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Boy Fiction?

I usually make it a policy not to comment on reviews, especially negative reviewers. When you put your art out there in the marketplace on public view, some are going to like and some are going to hate it. Comes with the territory. And like Superchicken always said, I knew the job was dangerous when I took it.

Normally, I would not even comment on something as spectacularly wrong-headed and condescending as the review of the HBO series GAME OF THRONES recenltly published in the NEW YORK TIMES. There have been dozens and dozens of reviews of the show coming out all over the place, in newspaper and magazines, on television and radio, and of course on the web. Most, I am pleased to say, have been very good, but of course there are some bad ones as well. C'est la vie.

((Okay, I will confess, it does cheese me when I come across a reviewer who simply hates all fantasy. I had hoped that kind of literary snobbism was extinct, or nearly so. Maybe not.))

But the startling assertion in the TIMES review that women could not possibly like fantasy unless a lot of graphic sex was added to it (??) has prompted me to break my "no comment" rule. At least to extent of this post.

I see this morning that legions of female fantasy readers and self-proclaimed "geek girls" and "scifi chicks" have risen up all over the internet to say all the things that I'm too polite and too busy to say. And a lot more besides. I'd link to their blogs and posts here, but it would take hours. Google will lead you to them, if you're interested. It would seem that so many outraged emails and posts poured into the TIMES that they had to shut down the comments section for the review.

I am not going to get into it myself, except to say
(1) if I am writing "boy fiction," who are all those boys with breasts who keep turning up by the hundreds at my signings and readings?
(2) thank you, geek girls! I love you all.


Apr. 17th, 2011 02:14 pm (UTC)
It is so very sad and disappointing that this world of ours, now, in year 2011, among all our civilized freedoms, between branches of our high tech politeness and hard earned egalitarianisms breeds this kind of offensive gender inequality. And by whom? By women who read books!?! :( Bah, I’m appalled by these prejudices. I’m annoyed by this amount of malice. But more than ever, I’m proud to be this “nonexistent” kind of woman and a geek!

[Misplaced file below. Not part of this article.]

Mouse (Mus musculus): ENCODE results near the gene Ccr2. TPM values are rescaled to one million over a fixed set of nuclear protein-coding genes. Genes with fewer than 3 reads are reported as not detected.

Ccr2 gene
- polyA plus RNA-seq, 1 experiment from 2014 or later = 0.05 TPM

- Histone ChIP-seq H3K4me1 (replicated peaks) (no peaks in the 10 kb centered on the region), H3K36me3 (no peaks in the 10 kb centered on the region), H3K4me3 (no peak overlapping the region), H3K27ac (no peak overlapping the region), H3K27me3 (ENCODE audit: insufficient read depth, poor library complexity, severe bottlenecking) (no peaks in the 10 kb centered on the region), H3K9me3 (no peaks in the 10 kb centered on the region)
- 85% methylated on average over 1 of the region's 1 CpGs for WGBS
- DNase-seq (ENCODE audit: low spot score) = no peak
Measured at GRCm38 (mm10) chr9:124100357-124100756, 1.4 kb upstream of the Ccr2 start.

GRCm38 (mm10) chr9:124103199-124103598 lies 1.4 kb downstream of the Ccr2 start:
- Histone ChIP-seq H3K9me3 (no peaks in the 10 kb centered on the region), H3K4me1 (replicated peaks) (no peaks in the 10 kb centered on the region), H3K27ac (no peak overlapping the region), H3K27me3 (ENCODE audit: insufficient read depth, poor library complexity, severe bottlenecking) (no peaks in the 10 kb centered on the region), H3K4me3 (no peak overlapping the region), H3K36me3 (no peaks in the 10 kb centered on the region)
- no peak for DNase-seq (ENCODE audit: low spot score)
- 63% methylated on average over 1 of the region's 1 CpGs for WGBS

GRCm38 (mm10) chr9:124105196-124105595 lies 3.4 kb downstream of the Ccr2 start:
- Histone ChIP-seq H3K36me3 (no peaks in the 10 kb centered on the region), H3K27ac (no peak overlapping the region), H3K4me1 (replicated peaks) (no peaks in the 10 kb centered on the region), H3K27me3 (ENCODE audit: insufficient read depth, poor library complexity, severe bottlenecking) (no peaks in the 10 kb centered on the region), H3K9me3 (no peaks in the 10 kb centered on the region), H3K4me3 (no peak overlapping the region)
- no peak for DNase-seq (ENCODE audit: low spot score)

I would be inclined to forgive (better disregard) ignorance of middle-aged judgmental critics such as Ginia Bellafante, if it was only another anti fantasy I-don’t-like-it-why-should-anyone comment, but it wasn’t. This article of hers was vile and offensive to our gender. She suggested that we do not have sufficient mental capacity to remember more than 4 main characters (that’s the magic number for “Sex and the city” though), that we cannot possibly enjoy any type of literature that is not based solely on romance (because our gentle hearts strive only towards happy pink endings (not that I’m not especially eager for few matches to happen in the books to come, but then again so is my big brother)), that we can’t read subtitles and comprehended at the same time, nor have enough imagination to appreciate esthetics that is not hip and (again) pinkish… It infuriates me to see that someone in New York Times thought this article should even been published.

Other thing that completely escapes me is that there even are self proclaimed readers who would use expression like “boy literature”?!? What does that actually mean? Is penis a reading organ?? Used for acquiring specific taste in literature and comprehending? Hmmm, nobody told me that (and I’m biologist, I should know these things). As if we girls can’t read about wars, weapons or disembowelment and enjoy it just as any male? There is no “boy” literature and “girl” literature, only good and bad type. And the book that made me laugh and cry, that reconnected me with some people and gave me hours of good time, the book that I recommended to my father (who is as much into it as I) and my mother (elderly woman! go figure!), to all my best friends and to some new, the book that in a word (sincerely) changed my life…
Well in my opinion, that is one of a hell good book!


George R.R. Martin
George R. R. Martin

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